A revised and expanded new edition of Lucy Sante's classic history of the real-photo postcard, with 130 images and a new afterword.
In rural America at the beginning of the twentieth century, the worldwide postcard craze coincided with the spread of light, cheap photographic equipment. The result was the real-photo postcard, so-called because the cards were printed in darkrooms rather than on litho presses, usually in editions of a hundred or fewer, the work of amateurs and professionals alike.
They were not intended for tourists, but as a medium of communication for the residents of small towns, isolated on the plains and in the hills. The cards document everything about their time and place, from intimate matters to events that qualified as news. They show people from every walk of life and the whole panorama of human activity: eating, sleeping, labor, worship, animal husbandry, amateur theatrics, barn-raising, spirit-rapping, dissolution, riot, disaster, death. Uncountable millions of them were made in the peak years, 1905 to 1912.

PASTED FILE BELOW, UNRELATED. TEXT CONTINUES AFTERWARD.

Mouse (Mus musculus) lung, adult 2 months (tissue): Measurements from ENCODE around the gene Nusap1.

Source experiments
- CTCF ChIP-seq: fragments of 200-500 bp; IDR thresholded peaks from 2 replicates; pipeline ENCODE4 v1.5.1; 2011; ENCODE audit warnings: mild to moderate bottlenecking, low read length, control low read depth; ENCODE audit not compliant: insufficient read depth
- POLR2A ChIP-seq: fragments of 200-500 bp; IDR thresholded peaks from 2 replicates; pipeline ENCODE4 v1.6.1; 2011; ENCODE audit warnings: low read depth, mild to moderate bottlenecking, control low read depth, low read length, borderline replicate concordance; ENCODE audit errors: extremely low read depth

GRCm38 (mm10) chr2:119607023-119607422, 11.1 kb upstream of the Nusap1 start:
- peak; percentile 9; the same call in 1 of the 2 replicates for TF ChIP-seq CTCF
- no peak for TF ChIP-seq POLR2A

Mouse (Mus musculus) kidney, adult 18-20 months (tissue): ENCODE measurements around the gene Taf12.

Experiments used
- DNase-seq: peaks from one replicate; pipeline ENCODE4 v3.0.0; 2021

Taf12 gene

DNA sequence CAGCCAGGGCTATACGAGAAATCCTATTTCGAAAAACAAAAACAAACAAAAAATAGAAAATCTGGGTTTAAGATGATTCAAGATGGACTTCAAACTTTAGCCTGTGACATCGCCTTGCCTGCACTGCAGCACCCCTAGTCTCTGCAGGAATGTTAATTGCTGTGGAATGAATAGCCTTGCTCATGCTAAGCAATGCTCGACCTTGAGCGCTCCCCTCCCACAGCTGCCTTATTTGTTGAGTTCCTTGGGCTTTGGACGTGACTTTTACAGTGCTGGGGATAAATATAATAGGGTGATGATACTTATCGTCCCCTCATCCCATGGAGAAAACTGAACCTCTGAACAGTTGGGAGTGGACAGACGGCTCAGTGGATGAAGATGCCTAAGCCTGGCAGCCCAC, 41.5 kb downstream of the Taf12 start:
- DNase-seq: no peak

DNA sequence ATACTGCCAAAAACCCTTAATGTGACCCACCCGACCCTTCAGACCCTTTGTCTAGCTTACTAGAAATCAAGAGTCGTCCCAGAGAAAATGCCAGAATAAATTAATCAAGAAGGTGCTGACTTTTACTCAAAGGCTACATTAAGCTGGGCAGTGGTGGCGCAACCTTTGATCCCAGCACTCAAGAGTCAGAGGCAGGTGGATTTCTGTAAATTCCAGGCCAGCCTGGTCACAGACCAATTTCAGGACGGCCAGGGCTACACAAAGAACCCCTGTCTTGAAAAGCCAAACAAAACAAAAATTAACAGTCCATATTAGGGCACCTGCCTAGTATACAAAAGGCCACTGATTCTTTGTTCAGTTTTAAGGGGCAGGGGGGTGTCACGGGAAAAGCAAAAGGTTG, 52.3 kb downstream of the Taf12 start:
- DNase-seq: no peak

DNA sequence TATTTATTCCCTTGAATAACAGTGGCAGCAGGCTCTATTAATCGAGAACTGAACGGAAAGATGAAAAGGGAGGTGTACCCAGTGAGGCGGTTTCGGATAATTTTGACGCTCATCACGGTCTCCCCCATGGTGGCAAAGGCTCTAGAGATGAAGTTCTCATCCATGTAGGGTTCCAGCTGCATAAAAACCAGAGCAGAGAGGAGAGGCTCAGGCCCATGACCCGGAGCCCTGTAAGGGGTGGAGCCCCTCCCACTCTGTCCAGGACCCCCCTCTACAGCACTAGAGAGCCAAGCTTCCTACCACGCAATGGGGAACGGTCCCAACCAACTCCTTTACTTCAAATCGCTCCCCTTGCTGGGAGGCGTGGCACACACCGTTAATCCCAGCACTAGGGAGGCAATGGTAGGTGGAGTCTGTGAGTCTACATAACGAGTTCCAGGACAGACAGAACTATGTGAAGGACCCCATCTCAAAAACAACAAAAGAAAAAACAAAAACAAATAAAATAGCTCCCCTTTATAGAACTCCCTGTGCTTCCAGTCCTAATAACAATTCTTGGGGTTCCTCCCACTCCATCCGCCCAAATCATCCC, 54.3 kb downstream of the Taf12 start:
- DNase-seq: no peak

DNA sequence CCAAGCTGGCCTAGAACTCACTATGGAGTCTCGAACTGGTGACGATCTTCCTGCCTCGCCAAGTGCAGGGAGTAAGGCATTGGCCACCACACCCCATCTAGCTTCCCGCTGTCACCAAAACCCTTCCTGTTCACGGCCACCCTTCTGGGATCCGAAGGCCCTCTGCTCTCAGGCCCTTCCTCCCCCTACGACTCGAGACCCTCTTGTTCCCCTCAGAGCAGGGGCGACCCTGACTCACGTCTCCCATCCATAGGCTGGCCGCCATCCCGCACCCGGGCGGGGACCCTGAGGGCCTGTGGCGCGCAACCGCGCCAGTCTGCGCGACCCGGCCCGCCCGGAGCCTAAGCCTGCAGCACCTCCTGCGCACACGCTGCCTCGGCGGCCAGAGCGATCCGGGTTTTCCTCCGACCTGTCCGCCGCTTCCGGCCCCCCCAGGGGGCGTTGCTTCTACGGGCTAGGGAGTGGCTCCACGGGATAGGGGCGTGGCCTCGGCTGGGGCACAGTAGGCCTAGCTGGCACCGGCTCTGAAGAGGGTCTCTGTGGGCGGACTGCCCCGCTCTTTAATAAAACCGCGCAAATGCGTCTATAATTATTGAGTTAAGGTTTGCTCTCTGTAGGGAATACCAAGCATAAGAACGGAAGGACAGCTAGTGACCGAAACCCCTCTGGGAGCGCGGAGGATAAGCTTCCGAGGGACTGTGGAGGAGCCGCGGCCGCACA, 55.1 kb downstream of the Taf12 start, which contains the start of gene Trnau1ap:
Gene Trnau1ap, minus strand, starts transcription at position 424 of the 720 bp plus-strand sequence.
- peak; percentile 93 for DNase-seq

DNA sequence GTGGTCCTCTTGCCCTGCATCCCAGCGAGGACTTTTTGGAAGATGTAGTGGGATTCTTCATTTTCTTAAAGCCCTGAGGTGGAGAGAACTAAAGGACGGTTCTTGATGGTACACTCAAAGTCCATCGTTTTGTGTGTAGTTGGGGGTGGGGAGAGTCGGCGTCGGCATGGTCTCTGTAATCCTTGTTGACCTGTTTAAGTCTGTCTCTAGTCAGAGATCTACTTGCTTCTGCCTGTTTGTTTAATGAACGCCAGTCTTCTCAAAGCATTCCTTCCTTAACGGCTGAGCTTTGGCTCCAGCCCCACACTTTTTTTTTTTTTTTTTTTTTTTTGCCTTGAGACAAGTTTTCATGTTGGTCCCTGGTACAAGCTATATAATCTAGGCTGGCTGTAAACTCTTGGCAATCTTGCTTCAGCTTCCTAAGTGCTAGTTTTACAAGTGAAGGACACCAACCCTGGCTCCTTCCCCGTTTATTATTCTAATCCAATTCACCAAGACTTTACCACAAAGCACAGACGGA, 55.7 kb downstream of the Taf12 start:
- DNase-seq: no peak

The 123 postcards reproduced in this book cover the vast range of subjects encompassed by the medium-sometimes lyrical, sometimes bracingly harsh-and Lucy Sante's penetrating analysis places them in their full historical and artistic context. She argues that the cards were a medium of expression very much like the folk music being made in the same places at the same time-open to the complete and unvarnished experience of life and enacting tradition even as they embody modernity. They also represent a crucial stage in the evolution of photography-they are the essential link between the plain style of the Civil War photographers and the vision of the great midcentury documentarians, above all Walker Evans.
Combining her gifts as a chronicler of early twentieth-century America, a historian of photography, and a peerless critic, Sante shows how the "vast, teeming, borderless body of work" constituted by these postcards adds up to a "self-portrait of the American nation."
20.32 x 20.32 cm